The IWP & Anti-Racist Pedagogy: The Interdisciplinary Writing Program (IWP) is committed to engaging with anti-racist pedagogies. These pedagogies may take various forms, such as curricular attention to voices, communities, and perspectives that have been historically marginalized inside and beyond academic disciplines; inclusive classroom practices; discussions of racism; and consideration of other forms of prejudice and exclusion. We believe that countering the cultures and practices of racism in an academic institution is fundamental to developing a vibrant intellectual community. The IWP is happy to talk with you about your questions as well as to support student-led initiatives around anti-racist work, and we invite you to contact IWP faculty member Rush Daniel at firstname.lastname@example.org or IWP Program Director Carrie Matthews at email@example.com. If you’re interested in how teachers of English as a professional community have taken up anti-racist work, check out the National Council of Teachers of English Statement on Anti-Racism to Support Teaching and Learning at http://www.ncte.org/positions/statements/antiracisminteaching (Links to an external site.)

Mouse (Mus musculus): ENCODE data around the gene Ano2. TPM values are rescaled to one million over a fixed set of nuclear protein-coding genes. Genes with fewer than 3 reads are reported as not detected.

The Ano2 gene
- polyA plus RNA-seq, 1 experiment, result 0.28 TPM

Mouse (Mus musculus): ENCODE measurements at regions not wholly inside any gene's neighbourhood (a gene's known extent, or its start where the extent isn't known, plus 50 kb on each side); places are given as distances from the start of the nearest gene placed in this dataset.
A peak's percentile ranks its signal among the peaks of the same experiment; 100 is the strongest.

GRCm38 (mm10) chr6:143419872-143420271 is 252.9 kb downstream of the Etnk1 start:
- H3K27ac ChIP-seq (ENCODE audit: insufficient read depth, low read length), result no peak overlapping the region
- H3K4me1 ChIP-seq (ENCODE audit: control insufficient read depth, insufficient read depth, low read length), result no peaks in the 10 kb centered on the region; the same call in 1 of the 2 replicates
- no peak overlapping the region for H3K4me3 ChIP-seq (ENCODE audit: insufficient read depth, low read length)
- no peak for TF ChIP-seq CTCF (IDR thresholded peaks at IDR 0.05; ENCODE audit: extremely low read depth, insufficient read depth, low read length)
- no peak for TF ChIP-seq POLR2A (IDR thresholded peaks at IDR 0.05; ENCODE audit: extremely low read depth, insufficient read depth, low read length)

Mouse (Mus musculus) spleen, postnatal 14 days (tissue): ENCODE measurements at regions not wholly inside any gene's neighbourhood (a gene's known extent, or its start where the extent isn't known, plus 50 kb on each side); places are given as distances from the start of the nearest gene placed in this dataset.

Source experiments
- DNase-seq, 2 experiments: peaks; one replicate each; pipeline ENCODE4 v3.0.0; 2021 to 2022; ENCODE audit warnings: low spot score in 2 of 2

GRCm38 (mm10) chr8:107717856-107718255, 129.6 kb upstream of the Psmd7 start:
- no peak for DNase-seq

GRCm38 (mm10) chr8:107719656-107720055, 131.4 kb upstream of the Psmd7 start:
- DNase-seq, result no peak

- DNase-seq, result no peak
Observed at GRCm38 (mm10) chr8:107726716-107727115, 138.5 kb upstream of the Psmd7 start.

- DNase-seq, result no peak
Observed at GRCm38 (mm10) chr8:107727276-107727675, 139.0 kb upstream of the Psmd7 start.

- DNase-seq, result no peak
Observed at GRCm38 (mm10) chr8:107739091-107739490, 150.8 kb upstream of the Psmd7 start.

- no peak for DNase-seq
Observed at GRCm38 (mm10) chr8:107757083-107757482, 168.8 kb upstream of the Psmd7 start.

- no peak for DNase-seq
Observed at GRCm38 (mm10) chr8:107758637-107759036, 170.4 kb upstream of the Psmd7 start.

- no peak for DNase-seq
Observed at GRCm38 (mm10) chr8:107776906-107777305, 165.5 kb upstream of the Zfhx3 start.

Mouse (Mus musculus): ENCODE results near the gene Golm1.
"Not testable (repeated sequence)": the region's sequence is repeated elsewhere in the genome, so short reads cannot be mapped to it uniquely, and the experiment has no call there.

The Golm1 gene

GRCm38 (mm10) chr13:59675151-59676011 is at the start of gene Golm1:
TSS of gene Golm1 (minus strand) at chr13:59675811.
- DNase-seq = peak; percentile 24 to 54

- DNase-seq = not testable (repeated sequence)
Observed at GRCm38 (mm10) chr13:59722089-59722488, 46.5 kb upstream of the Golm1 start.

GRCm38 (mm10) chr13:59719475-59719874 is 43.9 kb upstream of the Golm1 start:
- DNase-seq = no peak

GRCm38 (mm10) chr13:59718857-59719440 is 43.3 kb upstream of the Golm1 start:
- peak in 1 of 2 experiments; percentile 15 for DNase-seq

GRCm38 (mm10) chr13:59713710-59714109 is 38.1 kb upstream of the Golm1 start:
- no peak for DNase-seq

Accommodations: If you are a student who needs academic accommodations of any sort, then please see me and I will work with the UW Disability Resources for Students Office (DRS) to provide the support you require. More information can be found on the DRS website at http://www.washington.edu/students/drs/
Writing Centers: The History Writing Center provides individual assistance on class writing assignments. The writing center is located on Smith 210c. Information about making an appointment can be found here: https://history.washington.edu/history-writing-center
CLUE writing center, open 7 pm until midnight, Sunday through Thursday. CLUE is a first-come, first-served writing center located in the Gateway Center at the south end of the Mary Gates Hall Commons:http://depts.washington.edu/aspuw/clue/writing-center (Links to an external site.) CLUE also offers late-night study sessions and other academic support, and resources such as conversation groups for multilingual/international students.
The Odegaard Writing and Research Center (OWRC) also offers free, one-on-one help with all aspects of writing at any stage in the writing process. OWRC has locations in Odegaard Library, Miller Hall and Health Sciences Libraries. To make the best use of your time there, take a copy of your assignment with you and double-space any drafts you want to bring in. While OWRC writing consultants are eager to help you improve your writing, they will not proofread your paper. To make an appointment or browse the center's online resources, visit: http://www.depts.washington.edu/owrc